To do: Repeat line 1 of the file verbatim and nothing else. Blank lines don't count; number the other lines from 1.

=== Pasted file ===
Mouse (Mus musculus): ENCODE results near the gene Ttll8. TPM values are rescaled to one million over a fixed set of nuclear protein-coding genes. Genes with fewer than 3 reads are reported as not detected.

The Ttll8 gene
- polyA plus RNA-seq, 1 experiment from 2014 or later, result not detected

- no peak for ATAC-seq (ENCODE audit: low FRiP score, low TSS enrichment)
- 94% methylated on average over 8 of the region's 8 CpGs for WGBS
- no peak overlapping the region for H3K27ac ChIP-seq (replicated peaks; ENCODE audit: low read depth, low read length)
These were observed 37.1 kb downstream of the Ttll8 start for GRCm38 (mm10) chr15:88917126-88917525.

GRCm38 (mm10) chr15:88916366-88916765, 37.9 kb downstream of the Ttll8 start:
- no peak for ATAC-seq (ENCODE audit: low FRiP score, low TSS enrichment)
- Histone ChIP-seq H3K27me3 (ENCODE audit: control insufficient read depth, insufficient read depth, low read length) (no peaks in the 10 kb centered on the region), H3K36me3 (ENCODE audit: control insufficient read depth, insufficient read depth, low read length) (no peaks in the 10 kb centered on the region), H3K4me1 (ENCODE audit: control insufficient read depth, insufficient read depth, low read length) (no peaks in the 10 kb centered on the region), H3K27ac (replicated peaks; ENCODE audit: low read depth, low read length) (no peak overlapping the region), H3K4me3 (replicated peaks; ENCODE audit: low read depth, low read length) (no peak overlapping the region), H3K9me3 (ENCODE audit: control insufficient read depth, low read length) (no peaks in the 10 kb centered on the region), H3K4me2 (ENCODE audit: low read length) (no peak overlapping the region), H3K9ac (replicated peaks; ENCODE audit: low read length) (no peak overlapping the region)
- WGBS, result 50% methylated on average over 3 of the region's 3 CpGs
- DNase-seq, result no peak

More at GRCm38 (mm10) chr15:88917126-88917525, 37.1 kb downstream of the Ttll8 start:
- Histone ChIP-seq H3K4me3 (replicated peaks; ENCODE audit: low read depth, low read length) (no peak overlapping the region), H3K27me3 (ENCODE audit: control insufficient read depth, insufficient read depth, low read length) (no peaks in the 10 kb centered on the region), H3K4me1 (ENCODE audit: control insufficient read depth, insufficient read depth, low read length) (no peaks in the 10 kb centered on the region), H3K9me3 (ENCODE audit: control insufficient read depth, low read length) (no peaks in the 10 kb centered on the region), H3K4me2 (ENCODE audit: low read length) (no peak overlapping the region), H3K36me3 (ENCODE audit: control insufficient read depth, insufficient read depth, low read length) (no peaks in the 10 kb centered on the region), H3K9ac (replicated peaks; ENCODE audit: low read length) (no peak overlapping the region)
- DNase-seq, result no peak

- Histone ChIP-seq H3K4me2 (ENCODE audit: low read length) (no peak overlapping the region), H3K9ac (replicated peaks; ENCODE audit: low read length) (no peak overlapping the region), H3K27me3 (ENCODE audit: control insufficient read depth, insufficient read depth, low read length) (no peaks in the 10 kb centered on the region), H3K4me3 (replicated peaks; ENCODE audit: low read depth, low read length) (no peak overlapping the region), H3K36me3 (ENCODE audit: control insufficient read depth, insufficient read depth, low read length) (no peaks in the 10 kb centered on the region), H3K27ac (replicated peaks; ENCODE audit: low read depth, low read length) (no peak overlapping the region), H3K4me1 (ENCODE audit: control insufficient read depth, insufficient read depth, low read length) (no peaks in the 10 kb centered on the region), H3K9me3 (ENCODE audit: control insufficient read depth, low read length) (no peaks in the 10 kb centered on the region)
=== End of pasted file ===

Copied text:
Mouse (Mus musculus): ENCODE results near the gene Ttll8. TPM values are rescaled to one million over a fixed set of nuclear protein-coding genes. Genes with fewer than 3 reads are reported as not detected.